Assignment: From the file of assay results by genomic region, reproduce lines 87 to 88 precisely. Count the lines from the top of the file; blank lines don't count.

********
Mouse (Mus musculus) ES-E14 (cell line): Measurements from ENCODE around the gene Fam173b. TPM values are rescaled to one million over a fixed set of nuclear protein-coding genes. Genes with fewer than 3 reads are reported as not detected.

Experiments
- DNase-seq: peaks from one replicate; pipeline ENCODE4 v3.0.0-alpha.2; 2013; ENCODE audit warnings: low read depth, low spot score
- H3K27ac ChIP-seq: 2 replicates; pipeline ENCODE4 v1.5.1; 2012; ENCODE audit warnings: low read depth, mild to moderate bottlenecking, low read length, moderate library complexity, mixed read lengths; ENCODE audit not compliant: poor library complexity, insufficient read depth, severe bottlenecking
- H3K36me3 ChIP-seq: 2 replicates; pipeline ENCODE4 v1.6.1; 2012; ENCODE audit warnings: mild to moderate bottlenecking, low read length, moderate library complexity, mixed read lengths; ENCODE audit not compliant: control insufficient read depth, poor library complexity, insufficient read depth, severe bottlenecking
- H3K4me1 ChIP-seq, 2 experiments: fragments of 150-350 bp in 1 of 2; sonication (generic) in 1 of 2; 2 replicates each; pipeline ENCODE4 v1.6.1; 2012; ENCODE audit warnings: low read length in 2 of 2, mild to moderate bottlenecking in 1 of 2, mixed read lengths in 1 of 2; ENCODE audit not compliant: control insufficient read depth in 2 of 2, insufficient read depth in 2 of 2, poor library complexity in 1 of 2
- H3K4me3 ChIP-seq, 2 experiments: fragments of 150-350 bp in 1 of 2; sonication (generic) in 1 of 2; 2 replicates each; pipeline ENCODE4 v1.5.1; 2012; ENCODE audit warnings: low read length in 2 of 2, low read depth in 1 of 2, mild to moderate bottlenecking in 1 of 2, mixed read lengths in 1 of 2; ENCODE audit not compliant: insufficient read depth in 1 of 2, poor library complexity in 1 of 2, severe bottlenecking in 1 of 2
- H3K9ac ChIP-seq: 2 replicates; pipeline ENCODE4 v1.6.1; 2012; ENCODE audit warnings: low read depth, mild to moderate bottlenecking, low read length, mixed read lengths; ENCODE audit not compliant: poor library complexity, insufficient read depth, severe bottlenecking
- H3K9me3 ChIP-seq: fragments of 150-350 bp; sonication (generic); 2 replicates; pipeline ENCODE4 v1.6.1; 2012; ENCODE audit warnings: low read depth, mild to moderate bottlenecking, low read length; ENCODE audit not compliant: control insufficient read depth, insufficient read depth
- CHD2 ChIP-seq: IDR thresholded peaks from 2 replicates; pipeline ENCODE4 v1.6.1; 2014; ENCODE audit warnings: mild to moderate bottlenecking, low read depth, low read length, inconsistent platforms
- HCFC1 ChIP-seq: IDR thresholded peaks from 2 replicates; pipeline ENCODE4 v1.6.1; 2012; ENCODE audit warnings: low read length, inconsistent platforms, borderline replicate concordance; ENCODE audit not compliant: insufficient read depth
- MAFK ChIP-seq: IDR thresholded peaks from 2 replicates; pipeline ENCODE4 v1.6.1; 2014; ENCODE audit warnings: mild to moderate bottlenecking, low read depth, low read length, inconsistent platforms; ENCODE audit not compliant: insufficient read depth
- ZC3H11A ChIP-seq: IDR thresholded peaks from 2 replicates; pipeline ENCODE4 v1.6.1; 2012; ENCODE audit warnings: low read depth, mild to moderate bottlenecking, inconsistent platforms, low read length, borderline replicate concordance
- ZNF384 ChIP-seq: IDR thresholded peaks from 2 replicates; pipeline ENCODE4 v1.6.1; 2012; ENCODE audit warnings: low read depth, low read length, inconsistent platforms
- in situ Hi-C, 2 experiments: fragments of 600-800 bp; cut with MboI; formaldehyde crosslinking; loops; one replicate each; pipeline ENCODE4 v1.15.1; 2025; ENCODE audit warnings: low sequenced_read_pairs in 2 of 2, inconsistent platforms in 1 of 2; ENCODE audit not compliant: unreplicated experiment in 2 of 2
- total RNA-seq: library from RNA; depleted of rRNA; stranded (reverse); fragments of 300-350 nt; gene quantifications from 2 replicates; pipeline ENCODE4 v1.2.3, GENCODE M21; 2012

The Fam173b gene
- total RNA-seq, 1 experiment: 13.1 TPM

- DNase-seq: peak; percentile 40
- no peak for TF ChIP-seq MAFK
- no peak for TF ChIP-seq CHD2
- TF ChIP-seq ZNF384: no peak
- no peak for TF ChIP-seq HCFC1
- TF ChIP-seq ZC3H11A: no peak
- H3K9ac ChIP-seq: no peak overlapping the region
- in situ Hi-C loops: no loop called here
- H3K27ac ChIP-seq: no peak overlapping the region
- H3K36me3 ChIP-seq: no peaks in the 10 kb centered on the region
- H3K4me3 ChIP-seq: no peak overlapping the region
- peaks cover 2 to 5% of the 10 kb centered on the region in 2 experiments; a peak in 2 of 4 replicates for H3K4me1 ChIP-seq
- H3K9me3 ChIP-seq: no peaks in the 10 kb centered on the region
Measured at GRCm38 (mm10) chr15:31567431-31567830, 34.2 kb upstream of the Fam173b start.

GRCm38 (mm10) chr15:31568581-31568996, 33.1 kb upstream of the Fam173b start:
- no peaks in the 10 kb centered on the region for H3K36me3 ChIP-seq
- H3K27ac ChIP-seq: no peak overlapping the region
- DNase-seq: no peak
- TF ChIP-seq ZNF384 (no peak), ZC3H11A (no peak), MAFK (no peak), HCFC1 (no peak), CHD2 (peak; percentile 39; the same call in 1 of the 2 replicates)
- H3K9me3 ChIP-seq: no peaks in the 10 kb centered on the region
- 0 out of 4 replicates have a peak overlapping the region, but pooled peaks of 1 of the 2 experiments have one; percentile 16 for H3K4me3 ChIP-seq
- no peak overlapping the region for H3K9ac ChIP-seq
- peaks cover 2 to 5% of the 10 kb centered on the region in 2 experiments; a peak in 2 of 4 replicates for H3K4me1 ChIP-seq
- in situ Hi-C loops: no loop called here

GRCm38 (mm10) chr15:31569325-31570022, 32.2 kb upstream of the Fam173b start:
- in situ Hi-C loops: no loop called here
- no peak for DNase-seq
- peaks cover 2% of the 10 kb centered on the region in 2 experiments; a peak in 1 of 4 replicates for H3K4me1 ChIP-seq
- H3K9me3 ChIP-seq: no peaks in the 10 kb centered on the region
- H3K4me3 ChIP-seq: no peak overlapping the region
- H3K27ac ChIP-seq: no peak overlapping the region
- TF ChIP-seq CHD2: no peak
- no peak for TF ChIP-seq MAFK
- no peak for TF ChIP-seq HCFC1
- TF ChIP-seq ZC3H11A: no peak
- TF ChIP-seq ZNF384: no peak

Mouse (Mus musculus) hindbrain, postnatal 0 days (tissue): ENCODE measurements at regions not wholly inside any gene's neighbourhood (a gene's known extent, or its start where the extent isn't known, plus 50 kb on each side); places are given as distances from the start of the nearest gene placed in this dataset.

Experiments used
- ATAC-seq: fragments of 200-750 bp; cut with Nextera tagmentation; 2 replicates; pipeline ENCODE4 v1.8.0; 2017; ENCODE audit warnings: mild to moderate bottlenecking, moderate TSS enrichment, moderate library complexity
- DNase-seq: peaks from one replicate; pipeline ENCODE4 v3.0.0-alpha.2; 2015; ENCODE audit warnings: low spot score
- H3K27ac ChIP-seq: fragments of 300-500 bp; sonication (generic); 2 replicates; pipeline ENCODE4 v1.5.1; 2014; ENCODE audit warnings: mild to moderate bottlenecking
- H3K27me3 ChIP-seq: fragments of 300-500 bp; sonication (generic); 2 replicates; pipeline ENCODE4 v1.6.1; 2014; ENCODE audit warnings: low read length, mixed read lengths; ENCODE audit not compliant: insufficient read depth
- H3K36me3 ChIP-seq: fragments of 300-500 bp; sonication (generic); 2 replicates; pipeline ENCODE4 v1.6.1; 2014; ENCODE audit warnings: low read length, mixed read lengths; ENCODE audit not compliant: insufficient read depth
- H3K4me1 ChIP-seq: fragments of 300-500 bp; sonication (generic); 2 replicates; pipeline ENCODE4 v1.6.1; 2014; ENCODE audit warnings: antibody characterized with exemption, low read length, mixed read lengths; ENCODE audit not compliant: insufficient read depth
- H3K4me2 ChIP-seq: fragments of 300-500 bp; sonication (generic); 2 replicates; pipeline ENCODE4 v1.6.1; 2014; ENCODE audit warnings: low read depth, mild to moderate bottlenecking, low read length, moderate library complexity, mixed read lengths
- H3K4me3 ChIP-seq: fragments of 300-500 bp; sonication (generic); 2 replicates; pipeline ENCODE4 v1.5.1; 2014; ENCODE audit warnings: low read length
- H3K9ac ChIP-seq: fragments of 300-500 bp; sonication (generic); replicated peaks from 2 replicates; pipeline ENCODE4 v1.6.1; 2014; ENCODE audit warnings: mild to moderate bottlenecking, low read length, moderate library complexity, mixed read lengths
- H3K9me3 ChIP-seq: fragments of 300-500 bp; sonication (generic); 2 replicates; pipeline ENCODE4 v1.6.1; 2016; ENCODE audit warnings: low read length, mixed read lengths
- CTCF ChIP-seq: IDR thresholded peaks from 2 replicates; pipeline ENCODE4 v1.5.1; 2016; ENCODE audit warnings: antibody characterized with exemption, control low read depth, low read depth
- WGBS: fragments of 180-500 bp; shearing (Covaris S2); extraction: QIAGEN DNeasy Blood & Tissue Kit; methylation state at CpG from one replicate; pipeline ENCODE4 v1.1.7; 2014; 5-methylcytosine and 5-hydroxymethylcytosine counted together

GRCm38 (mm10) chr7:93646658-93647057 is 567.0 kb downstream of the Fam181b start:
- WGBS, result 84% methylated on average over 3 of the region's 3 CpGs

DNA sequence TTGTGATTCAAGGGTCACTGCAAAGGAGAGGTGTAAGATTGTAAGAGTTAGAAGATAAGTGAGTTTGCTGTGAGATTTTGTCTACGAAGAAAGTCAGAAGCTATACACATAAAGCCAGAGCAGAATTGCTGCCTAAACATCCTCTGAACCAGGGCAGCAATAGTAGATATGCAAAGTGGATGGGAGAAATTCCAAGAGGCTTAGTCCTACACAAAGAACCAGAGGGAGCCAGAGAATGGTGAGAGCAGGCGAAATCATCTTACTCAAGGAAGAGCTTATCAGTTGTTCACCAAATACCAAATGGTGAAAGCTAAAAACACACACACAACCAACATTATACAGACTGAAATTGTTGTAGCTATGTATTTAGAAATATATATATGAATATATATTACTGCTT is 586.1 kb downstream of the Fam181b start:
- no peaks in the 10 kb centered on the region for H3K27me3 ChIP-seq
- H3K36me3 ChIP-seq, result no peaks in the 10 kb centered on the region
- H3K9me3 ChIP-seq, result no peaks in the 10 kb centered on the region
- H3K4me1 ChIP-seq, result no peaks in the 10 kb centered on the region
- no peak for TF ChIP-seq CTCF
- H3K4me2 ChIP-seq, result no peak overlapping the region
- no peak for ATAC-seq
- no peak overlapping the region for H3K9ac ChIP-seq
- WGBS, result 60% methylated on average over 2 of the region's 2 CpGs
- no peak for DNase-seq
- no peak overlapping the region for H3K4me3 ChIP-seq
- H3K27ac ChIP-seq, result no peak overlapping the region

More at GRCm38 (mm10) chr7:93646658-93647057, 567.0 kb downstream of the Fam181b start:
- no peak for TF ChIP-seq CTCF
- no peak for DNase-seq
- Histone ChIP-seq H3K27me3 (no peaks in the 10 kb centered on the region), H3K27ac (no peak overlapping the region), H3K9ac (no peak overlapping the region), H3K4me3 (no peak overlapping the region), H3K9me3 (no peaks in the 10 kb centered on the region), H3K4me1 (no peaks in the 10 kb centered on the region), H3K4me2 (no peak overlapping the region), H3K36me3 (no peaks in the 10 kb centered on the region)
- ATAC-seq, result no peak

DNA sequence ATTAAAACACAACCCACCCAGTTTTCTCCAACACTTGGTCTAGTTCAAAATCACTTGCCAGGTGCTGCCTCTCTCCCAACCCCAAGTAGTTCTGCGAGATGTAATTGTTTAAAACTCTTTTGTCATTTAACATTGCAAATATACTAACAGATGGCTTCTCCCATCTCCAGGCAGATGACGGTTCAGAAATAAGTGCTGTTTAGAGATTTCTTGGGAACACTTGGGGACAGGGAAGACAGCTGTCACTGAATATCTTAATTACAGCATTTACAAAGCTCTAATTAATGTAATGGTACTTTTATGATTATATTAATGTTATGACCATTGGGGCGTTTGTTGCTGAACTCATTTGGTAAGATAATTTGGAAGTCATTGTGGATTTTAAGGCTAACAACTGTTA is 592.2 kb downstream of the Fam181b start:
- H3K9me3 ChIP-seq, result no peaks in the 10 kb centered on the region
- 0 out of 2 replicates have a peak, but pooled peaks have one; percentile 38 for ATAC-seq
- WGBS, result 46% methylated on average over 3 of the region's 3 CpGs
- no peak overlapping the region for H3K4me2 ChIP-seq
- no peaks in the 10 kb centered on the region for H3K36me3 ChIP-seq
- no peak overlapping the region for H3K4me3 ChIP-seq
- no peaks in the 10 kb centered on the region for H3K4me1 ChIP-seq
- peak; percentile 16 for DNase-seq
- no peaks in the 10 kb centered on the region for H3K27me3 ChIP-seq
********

- Histone ChIP-seq H3K27me3 (no peaks in the 10 kb centered on the region), H3K27ac (no peak overlapping the region), H3K9ac (no peak overlapping the region), H3K4me3 (no peak overlapping the region), H3K9me3 (no peaks in the 10 kb centered on the region), H3K4me1 (no peaks in the 10 kb centered on the region), H3K4me2 (no peak overlapping the region), H3K36me3 (no peaks in the 10 kb centered on the region)
- ATAC-seq, result no peak